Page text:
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Why should we accept the fact that directors should have the power of the proxy, which they can mobilise, when it is difficult for shareholders to mobilise against them? Why not simply do as our amendment says, and that is proscribe the power of holding proxy votes that is held by the directors at present? Stop them using proxy votes. Give the shareholders a real voice; a real alternative. That is the purpose of the amendment.

Margaret Hodge: Amendment No. 355 raises a difficult point that we have considered in correspondence with the Law Society, as hon. Members know. The procedure for written resolutions in the Bill is very different from that of the 1985 Act. Unanimity is no longer required. This is a very significant measure of deregulation. However, because unanimity is not required, certain procedural safeguards are not needed in the context of unanimous procedures. The argument behind the amendment is that companies with written resolution procedures in their articles, whether public or private, should be able to evade those procedural requirements, if the articles require unanimity.

That is superficially attractive, but we believe that it is wrong in principle. First, for a number of resolutions in the Bill, there is a particular procedure to be followed, and we do not want those procedures to be avoided because of provisions that companies may have in their articles. Secondly, for public companies certain decisions need to be taken in a meeting rather than by written resolution, because of the second company law directive. In essence, the amendment is about avoiding statutory procedural requirements, but we do not think that the procedural requirements imposed by the written resolution clauses are onerous. There is nothing in the Bill that stops non-statutory resolutions from being passed in whatever way the articles envisage. If the articles require members’ agreement, there is no need to comply with the statutory procedures.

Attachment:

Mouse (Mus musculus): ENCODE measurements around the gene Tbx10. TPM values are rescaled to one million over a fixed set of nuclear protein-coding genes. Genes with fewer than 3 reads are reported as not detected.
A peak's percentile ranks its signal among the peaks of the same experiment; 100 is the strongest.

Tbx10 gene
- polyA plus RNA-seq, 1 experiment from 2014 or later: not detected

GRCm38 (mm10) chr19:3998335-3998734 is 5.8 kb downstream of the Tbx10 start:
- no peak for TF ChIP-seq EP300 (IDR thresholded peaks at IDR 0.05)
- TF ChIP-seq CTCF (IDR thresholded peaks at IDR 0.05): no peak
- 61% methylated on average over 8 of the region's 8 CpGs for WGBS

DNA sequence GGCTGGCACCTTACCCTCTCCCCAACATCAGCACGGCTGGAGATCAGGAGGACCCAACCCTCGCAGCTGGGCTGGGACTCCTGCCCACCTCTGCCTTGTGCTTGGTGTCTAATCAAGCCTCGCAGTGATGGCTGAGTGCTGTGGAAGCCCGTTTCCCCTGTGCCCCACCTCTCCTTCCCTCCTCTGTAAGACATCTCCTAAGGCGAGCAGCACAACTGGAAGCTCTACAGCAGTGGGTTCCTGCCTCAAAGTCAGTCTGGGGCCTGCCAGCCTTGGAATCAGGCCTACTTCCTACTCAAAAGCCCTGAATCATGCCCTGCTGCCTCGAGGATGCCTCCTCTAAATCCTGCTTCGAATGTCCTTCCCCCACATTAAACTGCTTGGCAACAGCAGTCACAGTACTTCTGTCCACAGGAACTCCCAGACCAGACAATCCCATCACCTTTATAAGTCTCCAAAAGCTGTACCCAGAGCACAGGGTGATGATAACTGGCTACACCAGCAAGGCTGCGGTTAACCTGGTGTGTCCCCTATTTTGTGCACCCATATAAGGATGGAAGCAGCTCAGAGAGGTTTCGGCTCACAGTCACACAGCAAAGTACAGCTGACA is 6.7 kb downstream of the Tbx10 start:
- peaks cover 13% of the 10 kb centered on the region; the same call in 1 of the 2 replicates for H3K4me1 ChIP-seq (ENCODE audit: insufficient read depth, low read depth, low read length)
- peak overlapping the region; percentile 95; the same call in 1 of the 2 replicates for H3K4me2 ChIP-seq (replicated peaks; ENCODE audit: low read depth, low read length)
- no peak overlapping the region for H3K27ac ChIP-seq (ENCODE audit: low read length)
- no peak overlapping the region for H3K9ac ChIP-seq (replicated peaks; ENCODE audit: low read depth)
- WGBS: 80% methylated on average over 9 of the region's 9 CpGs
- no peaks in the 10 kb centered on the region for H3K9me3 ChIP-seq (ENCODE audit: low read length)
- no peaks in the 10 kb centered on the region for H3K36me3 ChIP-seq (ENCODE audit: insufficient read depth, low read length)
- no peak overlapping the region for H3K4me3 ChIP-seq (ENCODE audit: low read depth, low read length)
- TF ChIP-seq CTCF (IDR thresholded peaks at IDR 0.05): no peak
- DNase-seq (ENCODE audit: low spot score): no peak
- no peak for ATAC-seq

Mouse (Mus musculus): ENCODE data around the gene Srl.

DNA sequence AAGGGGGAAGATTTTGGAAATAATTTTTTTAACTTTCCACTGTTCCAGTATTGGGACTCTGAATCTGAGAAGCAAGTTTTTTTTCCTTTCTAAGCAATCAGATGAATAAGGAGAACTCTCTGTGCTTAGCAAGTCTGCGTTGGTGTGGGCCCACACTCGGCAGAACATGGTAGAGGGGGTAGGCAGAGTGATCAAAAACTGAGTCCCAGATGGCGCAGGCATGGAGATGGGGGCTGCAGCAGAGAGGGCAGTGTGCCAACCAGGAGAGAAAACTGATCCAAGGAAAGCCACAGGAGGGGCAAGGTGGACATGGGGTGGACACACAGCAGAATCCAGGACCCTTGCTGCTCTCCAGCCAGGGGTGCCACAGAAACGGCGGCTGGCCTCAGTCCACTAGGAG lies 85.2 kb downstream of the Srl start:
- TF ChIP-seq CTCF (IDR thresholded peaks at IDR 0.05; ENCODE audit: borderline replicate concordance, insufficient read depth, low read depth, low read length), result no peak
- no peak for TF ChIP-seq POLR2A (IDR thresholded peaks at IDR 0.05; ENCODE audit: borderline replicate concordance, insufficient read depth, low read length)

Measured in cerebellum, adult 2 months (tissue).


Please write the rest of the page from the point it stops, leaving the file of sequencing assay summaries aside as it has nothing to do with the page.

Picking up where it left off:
My hon. Friend the Member for Great Grimsby has discussed amendment No. 682. I hope that he has picked up that the Bill includes a range of clauses to strengthen shareholder engagement. Indeed, I expect that we will debate institutional shareholder voting tomorrow. However, amendment No. 682 is not right, because it would prevent a director from acting as a proxy. In an ideal world, we might wish that all shareholders would attend general meetings, but that will not always happen. If shareholders want to appoint somebody in their stead, be it a director to act as a proxy or be it somebody else, they should be free to appoint somebody to represent them and to vote on their behalf. It is better for them to have a say in a particular thing rather than not including that power in the Bill. My hon. Friend’s amendment would make it more difficult for members to exercise their votes.

Mr. Gummer: Would it not be extremely damaging if that amendment were to get through? It would mean that even if people are perfectly happy with how a company is being run, a very small number of people who decide arbitrarily to turn up at a meeting might make decisions, which would be very serious for other members of the company, who would not have the means to ensure that their voice was heard.